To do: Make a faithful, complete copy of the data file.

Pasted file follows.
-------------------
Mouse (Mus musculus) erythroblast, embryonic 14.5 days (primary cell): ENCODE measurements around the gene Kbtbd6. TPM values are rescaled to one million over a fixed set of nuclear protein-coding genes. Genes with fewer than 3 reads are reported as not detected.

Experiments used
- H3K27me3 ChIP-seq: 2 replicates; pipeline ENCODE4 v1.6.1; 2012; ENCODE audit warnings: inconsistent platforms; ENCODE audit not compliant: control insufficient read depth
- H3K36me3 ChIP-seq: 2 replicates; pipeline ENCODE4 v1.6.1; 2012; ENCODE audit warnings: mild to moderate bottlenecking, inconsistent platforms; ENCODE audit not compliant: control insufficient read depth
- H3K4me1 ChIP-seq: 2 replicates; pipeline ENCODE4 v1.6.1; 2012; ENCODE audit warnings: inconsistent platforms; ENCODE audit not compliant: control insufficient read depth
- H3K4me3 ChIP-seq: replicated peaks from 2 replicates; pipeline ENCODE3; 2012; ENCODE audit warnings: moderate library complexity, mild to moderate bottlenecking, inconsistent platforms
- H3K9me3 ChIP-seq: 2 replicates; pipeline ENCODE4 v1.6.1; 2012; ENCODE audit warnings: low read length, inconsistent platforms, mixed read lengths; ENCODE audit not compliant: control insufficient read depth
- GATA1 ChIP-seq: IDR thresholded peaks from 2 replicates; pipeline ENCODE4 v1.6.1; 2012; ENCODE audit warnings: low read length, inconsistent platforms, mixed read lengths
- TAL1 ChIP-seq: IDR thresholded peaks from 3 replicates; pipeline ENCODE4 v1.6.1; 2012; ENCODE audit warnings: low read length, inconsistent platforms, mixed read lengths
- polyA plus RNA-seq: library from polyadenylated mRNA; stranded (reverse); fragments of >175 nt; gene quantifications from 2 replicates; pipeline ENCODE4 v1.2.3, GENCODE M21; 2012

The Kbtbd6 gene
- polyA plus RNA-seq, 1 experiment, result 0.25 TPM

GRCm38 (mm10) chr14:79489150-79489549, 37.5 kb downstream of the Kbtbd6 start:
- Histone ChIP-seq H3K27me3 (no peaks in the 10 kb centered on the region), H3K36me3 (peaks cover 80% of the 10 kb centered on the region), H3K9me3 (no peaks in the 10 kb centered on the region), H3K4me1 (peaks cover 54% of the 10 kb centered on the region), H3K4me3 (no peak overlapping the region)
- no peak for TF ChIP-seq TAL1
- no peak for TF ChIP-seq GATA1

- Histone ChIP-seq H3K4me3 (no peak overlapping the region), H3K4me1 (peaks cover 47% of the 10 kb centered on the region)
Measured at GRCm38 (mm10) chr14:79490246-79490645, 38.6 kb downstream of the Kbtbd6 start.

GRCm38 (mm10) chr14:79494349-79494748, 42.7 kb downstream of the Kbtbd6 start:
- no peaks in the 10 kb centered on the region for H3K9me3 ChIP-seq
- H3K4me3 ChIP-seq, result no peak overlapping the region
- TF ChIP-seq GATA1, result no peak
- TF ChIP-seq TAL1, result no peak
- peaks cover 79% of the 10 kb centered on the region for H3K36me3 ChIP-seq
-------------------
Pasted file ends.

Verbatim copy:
Mouse (Mus musculus) erythroblast, embryonic 14.5 days (primary cell): ENCODE measurements around the gene Kbtbd6. TPM values are rescaled to one million over a fixed set of nuclear protein-coding genes. Genes with fewer than 3 reads are reported as not detected.

Experiments used
- H3K27me3 ChIP-seq: 2 replicates; pipeline ENCODE4 v1.6.1; 2012; ENCODE audit warnings: inconsistent platforms; ENCODE audit not compliant: control insufficient read depth
- H3K36me3 ChIP-seq: 2 replicates; pipeline ENCODE4 v1.6.1; 2012; ENCODE audit warnings: mild to moderate bottlenecking, inconsistent platforms; ENCODE audit not compliant: control insufficient read depth
- H3K4me1 ChIP-seq: 2 replicates; pipeline ENCODE4 v1.6.1; 2012; ENCODE audit warnings: inconsistent platforms; ENCODE audit not compliant: control insufficient read depth
- H3K4me3 ChIP-seq: replicated peaks from 2 replicates; pipeline ENCODE3; 2012; ENCODE audit warnings: moderate library complexity, mild to moderate bottlenecking, inconsistent platforms
- H3K9me3 ChIP-seq: 2 replicates; pipeline ENCODE4 v1.6.1; 2012; ENCODE audit warnings: low read length, inconsistent platforms, mixed read lengths; ENCODE audit not compliant: control insufficient read depth
- GATA1 ChIP-seq: IDR thresholded peaks from 2 replicates; pipeline ENCODE4 v1.6.1; 2012; ENCODE audit warnings: low read length, inconsistent platforms, mixed read lengths
- TAL1 ChIP-seq: IDR thresholded peaks from 3 replicates; pipeline ENCODE4 v1.6.1; 2012; ENCODE audit warnings: low read length, inconsistent platforms, mixed read lengths
- polyA plus RNA-seq: library from polyadenylated mRNA; stranded (reverse); fragments of >175 nt; gene quantifications from 2 replicates; pipeline ENCODE4 v1.2.3, GENCODE M21; 2012

The Kbtbd6 gene
- polyA plus RNA-seq, 1 experiment, result 0.25 TPM

GRCm38 (mm10) chr14:79489150-79489549, 37.5 kb downstream of the Kbtbd6 start:
- Histone ChIP-seq H3K27me3 (no peaks in the 10 kb centered on the region), H3K36me3 (peaks cover 80% of the 10 kb centered on the region), H3K9me3 (no peaks in the 10 kb centered on the region), H3K4me1 (peaks cover 54% of the 10 kb centered on the region), H3K4me3 (no peak overlapping the region)
- no peak for TF ChIP-seq TAL1
- no peak for TF ChIP-seq GATA1

- Histone ChIP-seq H3K4me3 (no peak overlapping the region), H3K4me1 (peaks cover 47% of the 10 kb centered on the region)
Measured at GRCm38 (mm10) chr14:79490246-79490645, 38.6 kb downstream of the Kbtbd6 start.

GRCm38 (mm10) chr14:79494349-79494748, 42.7 kb downstream of the Kbtbd6 start:
- no peaks in the 10 kb centered on the region for H3K9me3 ChIP-seq
- H3K4me3 ChIP-seq, result no peak overlapping the region
- TF ChIP-seq GATA1, result no peak
- TF ChIP-seq TAL1, result no peak
- peaks cover 79% of the 10 kb centered on the region for H3K36me3 ChIP-seq